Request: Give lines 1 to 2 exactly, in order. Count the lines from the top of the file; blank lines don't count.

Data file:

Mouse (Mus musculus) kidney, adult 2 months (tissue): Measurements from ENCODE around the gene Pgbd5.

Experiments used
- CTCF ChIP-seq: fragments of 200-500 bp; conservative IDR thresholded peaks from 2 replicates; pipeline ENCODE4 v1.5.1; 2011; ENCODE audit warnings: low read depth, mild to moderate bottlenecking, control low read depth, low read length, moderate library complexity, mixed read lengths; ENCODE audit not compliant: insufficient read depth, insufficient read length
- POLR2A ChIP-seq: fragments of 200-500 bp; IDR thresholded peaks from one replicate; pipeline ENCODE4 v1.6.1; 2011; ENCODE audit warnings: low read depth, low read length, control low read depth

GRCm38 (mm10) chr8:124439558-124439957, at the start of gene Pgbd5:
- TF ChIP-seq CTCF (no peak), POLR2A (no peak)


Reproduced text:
Mouse (Mus musculus) kidney, adult 2 months (tissue): Measurements from ENCODE around the gene Pgbd5.

Experiments used